• College Major Mentorship: Grant Dennis, an undergraduate advertising student, earned a $5,000 award for establishing College Major Mentorship, designed to alleviate the uncertainty surrounding the choice of college majors. He achieved this by facilitating connections between students and accomplished career professionals who offer valuable mentorship.

MavPitch support team

UTA said the program and awards wouldn’t be possible without the support of members of the local entrepreneurial community.

This year’s judges were:

  • Srini Gorty, a serial entrepreneur known for his remarkable ability to establish, nurture and scale multiple SaaS software businesses over two decades. He is the founder and CEO of Leap Metrics, a company specializing in health care analytics and care management SaaS software.
  • Jim Grundy, the CEO and founder of Sisu Energy LLC.
  • Ryan Jones, vice president of commercial lending at Simmons Bank
  • Joel Knutowski, franchise owner of SuperGreen Solutions of Fort Worth, a solar, electric vehicle charging, LED lighting and home efficiency solutions provider.
  • David Nguyen, vice president of the Wells Fargo Technology Banking Group

Robert Magnusson and Venkat Devarajan, professors of electrical engineering, and McGee helped mentor students in the program, UTA added.

Get on the list.
Dallas Innovates, every day.

Sign up to keep your eye on what’s new and next in Dallas-Fort Worth, every day.

One quick signup, and you’re done.  

R E A D   N E X T

  • Apply Now: American Cancer Society's BrightEdge Entrepreneurs Program Aims to Propel Cancer Innovations

    In a boost for bioentrepreneurs, the American Cancer Society’s BrightEdge has unveiled its new BrightEdge Entrepreneurs program. Aimed at accelerating the transition of cancer-focused innovations from research labs to the healthcare market, the program is set to begin on February 5, 2024. The 10-month initiative will support a cohort of 6 to 8 entrepreneurs, providing them with essential training, mentorship, and funding. The program targets scientific innovators who are ready to take their preliminary business ideas and develop them into viable companies dedicated to cancer diagnostics, therapeutics, medical devices, and digital health solutions. BrightEdge Entrepreneurs offers a rigorous curriculum addressing…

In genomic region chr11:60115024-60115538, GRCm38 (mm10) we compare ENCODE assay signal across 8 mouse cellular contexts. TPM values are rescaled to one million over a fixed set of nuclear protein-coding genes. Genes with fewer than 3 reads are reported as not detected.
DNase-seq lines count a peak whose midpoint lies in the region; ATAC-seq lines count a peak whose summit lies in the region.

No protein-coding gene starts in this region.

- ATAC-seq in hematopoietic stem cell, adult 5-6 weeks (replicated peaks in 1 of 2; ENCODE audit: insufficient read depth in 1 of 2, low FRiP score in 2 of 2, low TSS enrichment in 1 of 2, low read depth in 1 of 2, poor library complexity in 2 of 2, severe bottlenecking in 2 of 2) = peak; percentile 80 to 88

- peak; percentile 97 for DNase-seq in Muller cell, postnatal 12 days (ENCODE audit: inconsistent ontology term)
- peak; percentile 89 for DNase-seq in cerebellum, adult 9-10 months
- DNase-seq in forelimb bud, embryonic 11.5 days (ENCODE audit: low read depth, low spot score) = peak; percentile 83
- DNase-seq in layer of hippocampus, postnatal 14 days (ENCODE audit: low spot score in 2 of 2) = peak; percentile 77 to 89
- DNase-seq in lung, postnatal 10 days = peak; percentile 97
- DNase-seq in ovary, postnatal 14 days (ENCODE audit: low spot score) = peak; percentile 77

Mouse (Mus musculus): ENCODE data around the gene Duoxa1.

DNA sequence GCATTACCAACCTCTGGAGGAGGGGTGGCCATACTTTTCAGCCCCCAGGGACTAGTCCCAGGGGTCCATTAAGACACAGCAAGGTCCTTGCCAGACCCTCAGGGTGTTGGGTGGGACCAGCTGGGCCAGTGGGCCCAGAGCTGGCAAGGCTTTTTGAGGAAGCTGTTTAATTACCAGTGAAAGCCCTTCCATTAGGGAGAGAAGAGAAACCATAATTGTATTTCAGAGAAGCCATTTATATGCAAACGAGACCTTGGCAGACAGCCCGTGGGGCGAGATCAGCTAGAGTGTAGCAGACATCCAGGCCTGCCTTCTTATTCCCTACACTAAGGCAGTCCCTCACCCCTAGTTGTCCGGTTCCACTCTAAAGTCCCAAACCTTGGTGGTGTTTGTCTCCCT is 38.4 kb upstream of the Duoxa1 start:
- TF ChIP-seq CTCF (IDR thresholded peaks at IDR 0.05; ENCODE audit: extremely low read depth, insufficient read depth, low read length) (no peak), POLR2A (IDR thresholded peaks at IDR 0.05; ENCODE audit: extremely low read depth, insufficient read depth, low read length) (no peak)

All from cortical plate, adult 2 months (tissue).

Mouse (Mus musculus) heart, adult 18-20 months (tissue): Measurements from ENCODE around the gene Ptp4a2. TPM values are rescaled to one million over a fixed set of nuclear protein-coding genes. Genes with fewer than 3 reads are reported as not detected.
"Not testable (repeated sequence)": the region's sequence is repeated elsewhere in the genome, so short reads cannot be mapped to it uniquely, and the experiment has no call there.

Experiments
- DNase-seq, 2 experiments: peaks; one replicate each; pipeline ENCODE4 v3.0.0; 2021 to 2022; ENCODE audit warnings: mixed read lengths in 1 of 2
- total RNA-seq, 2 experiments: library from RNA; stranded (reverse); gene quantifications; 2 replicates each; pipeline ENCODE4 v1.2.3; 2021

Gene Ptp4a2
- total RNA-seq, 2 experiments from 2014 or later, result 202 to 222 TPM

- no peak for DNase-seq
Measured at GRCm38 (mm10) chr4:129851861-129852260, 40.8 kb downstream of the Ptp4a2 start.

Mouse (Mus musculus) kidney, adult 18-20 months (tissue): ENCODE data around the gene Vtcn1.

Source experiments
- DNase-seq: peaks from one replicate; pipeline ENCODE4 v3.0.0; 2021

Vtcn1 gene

• "One word: plastics." That's the famous career advice from the movie The Graduate. A professor at UT Arlington must have gotten the same message, because 56 years later he's making history by using plastics to repair and stabilize roadways in the DFW area. Dr. Sahadat Hossain—a UTA civil engineering professor and director of the school's Solid Waste Institute for Sustainability—got a grant of around $950,000 from the Dallas district of the Texas Department of Transportation to achieve the first use of “plastic road” material in Texas. The project will begin with work on roads near Kaufman, southeast of Dallas.

  • The program is designed to help the owners of forward-thinking small businesses in Tarrant County. Through the program, they can apply for federal funds via mechanisms known as the Small Business Innovation Research and Small Business Technology Transfer programs, collectively known as America’s Seed Fund. Meet the startups selected for the first monthly cohort—and learn how other companies can apply for the program each month through November 2024.

  • Are you a woman entrepreneur looking to kickstart your innovative business idea? Here's an incubator program based in Denton that could transform your dreams into reality. Texas Woman’s University’s Center for Women Entrepreneurs, in collaboration with Stoke Coworking, is opening applications for the fourth installment of AccelerateHER, a unique incubator program exclusively for women-owned businesses. Eight woman-owned businesses will be picked to participate. Stoke Executive Director Heather Gregory says the collaboration with the TWU Center for Women Entrepreneurs is significant. According to Gregory, the partnership plays a pivotal role in empowering women and women-identifying entrepreneurs with the necessary resources and…

  • Digital Seat said the platform aims to provide much-needed support and resources to students grappling with mental health challenges, while also offering a central hub for school administrators to directly communicate with their student body. The platform can be easily accessed with a scan of a student's ID, lanyard, or wristband.